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dc.contributor.advisorJackson, Fiona Margaret.
dc.creatorReddy, Dashentha.
dc.date.accessioned2021-11-23T06:43:22Z
dc.date.available2021-11-23T06:43:22Z
dc.date.created2020
dc.date.issued2020
dc.identifier.urihttps://researchspace.ukzn.ac.za/handle/10413/19945
dc.descriptionMasters Degree. University of KwaZulu-Natal, Pietermaritzburg.en_US
dc.description.abstractThis dissertation explores the representation and re-contextualisation of female roles in the contemporary television series, Once Upon a Time. Women in the media and society have long been undermined. Women, especially in the fairy tale genre, have been assigned stereotypically feminine roles that underline the roles that women in society are expected to follow. In a more contemporary world, representations of women in the media and the role they play in society have changed. Playing a critical role in changing this has been feminist thought and activism, which has resulted in an increased number of texts that showcase women in roles that are not only stereotypically feminine. A qualitative research approach was employed for this study, informed by an interpretivist paradigm. Two fairy tale characters, Snow White and Little Red Riding Hood, were analysed across three filmic texts that were purposively sampled: Disney’s Snow White and the Seven Dwarfs (1937) and Jetlag’s Little Red Riding Hood (1995) were analysed in order to understand more traditional representations of Snow White and Little Red Riding Hood, and the third text, season one of Once Upon a Time (2011), was analysed in order to understand a contemporary representation and re-contextualisation of these characters. This study used three analytical methods: content analysis, visual/semiotic analysis, and actantial analysis, all of which incorporated textual analysis to support and further develop the findings. Ottosson and Cheng’s (2012) feminine and masculine trait categories were used to inform the content analysis. The study finds that Once Upon a Time highlights a world that is not male dominated but still contains some of the values of patriarchal society. It also challenges the heteronormative desire for love that is expressed by most fairy tale characters. Furthermore, the study suggests that the society you live in affects the privileges that you have. For example, white middle-class females have more options with regards to independence and being open about their sexuality, while women from poorer areas have limited choices due to their financial status and the society they live in.en_US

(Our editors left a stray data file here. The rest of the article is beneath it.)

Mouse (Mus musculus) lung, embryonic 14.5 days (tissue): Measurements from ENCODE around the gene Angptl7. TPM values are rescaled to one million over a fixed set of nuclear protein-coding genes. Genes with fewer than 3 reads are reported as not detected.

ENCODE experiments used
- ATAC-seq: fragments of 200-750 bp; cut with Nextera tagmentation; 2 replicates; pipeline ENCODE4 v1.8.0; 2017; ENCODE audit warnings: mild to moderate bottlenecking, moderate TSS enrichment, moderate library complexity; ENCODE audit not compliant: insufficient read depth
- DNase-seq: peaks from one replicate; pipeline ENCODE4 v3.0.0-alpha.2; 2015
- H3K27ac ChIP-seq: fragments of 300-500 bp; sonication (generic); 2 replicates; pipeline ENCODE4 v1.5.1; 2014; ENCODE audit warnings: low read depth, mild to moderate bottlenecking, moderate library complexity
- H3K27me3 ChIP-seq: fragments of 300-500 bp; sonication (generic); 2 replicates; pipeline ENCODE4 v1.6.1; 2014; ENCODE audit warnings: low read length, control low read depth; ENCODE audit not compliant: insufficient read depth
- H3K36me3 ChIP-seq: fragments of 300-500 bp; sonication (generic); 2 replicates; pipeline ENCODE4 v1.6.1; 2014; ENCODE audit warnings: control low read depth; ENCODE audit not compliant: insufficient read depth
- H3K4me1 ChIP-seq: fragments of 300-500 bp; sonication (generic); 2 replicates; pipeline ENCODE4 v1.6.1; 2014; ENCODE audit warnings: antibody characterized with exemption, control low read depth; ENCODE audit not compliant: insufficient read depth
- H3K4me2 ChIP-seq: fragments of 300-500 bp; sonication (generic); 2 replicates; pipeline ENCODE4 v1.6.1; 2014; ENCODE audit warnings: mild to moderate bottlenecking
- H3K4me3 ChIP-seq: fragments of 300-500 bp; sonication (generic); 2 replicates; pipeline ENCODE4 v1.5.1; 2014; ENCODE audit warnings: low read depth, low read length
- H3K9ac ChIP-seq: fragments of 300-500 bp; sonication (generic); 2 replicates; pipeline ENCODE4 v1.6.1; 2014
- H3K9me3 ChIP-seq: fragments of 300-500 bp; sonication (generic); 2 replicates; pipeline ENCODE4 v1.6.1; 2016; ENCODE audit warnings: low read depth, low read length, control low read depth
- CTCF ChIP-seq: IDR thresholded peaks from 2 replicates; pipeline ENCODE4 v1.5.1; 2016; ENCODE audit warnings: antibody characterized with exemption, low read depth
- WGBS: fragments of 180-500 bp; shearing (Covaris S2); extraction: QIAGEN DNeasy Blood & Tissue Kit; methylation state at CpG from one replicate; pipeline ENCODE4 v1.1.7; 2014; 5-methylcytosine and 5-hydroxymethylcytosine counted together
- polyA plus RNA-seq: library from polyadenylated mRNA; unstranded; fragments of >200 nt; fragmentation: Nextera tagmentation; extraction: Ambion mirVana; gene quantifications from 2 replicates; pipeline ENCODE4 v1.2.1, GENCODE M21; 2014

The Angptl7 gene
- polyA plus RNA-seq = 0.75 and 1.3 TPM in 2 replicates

dc.language.isoenen_US
dc.subject.otherGender roles.en_US
dc.subject.otherFemale representation.en_US
dc.subject.otherFairy tales.en_US
dc.subject.otherActantial model.en_US
dc.subject.otherTelevision series.en_US
dc.subject.otherSnow White.en_US
dc.subject.otherLittle Red Riding Hood.en_US
dc.titleThe re-contextualisation and representation of women’s roles in the television series Once Upon a Time.en_US
dc.typeThesisen_US


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